Green tea is hard to brew. When you go out and buy tea, the better places always tell you to make it with water that’s at about 180F. That’s true, but it’s hard to get water to 180F. How do you do it? You can boil it then reduce, but it’s always a guessing game unless you have a thermometer. As much of a tea nerd as I am, I don’t have one with me when I brew green tea. Thus, it becomes a bit of a hit or miss when making green tea, and adds a lot of guesswork to the process.
The reason you have to keep the water lukewarm (after the initial washing) is that if water is too hot they bruise the leaves. What you end up is a tea that looks great (colour of the liquor is quite nice) but is virtually tasteless or has strange tastes in it. The results vary, but in general, when water’s too hot bad things happen to good green tea.
Today I had a Dragonwell (Longjing/Lungching). It’s probably one of those China teas that most people have at least heard of, if not tried. It is the quintessential green tea, in some ways, and well respected everywhere for its fragrance and flavour (unlike gunpowder, which nobody drinks and actually tastes rather nasty).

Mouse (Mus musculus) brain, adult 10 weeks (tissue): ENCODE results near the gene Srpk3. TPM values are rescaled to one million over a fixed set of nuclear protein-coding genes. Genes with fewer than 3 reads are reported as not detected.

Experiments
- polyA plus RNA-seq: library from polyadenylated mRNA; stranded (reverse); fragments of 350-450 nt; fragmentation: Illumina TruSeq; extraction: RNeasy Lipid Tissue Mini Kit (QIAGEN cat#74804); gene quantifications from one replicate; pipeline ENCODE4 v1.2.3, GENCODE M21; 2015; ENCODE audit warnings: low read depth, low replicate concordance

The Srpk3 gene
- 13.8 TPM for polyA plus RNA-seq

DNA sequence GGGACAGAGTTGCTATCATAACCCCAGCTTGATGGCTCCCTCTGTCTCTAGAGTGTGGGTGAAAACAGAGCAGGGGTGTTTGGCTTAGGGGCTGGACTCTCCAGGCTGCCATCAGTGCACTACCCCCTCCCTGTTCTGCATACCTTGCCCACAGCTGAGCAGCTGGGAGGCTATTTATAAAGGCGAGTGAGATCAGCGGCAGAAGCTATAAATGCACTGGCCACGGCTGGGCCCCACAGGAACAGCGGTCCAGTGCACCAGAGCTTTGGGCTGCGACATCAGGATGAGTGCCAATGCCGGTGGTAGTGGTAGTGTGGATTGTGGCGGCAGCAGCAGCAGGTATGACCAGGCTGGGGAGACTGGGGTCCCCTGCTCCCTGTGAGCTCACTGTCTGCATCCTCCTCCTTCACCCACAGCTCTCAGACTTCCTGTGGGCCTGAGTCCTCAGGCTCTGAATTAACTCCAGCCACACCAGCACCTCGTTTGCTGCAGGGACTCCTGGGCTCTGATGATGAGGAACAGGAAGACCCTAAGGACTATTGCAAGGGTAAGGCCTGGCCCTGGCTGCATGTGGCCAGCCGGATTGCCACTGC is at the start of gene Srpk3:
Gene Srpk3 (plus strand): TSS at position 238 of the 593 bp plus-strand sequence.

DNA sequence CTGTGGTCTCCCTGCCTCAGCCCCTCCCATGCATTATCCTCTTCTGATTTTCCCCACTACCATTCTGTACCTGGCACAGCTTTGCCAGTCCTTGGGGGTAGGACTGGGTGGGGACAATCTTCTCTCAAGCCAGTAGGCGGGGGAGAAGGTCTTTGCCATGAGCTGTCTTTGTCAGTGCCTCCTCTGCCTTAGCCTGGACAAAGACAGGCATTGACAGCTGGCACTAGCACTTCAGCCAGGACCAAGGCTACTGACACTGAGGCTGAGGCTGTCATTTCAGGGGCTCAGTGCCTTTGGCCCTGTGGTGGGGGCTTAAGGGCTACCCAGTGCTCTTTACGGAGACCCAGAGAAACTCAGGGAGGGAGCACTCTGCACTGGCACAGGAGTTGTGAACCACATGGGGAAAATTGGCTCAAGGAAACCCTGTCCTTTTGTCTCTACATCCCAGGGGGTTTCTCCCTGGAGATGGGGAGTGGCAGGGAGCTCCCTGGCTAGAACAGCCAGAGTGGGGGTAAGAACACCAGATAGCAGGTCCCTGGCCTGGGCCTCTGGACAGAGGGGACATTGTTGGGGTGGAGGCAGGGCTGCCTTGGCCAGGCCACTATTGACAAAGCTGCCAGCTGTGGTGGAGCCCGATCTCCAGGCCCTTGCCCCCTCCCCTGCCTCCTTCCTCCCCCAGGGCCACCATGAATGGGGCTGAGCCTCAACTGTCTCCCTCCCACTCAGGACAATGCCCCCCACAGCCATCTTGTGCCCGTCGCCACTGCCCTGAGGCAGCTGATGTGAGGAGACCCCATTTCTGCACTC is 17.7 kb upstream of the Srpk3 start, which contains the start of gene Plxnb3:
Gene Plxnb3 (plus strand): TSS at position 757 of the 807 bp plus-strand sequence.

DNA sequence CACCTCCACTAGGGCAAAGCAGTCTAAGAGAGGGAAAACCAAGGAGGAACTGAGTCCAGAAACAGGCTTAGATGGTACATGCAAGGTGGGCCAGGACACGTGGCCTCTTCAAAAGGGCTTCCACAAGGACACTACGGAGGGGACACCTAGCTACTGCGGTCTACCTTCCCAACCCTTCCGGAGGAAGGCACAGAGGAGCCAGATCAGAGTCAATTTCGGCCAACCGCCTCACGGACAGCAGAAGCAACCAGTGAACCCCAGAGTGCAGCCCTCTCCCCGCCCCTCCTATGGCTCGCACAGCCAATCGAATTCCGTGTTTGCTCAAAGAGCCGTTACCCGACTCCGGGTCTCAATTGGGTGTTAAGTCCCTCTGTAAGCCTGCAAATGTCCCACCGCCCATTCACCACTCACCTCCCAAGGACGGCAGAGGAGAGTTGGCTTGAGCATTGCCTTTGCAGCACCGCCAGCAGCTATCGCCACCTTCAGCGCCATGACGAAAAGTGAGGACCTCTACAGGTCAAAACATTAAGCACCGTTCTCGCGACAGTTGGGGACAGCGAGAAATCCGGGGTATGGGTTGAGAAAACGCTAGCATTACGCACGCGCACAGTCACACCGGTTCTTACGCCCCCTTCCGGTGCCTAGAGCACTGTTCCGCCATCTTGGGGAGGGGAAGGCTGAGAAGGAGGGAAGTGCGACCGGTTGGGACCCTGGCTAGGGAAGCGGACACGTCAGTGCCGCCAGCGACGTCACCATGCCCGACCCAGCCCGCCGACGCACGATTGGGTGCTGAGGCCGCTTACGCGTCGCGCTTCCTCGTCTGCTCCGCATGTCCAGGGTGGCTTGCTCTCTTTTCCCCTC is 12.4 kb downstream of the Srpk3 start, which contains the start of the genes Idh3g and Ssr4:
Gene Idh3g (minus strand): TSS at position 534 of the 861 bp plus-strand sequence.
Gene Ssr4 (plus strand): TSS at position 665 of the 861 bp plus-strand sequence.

A problem with Dragonwell though is that the number of grades of tea leaves is endless. You have the superior grade, you have first grade, second grade, special grade, pre-qingming pick, pre-rain pick, Lion Mountain Dragonwell, etc etc etc. The list is endless. Worse, the grades that whoever is selling you the tea uses is not necessarily the same as what they’re supposed to be. How do you pick?
I used to drink a lot of Dragonwell, so I can say that the first thing you should do is just look at the leaves. If the leaves are light green, they’re almost always better than the ones that are dark green. In fact, the darker the leaves are, chances are the worse it is. Smell is not a particularly good indicator, as even low quality Dragonwell can smell pretty nice, especially in their dried form. When taste-testing, the better quality leaves tend to brew a lighter brew… with mild bean like taste, rather than really astringent/heavy taste. That, of course, is dependent on the drinker, and people can prefer the lower grades because of their more pronounced flavour.
The prices of this tea also varies a great deal. You can pay $10 USD a pound, or you can pay $10 USD for 10 grams. Whether it is worth it or not is up to you, but when brewed properly (and I mess up often) it is one of the most exquisite teas.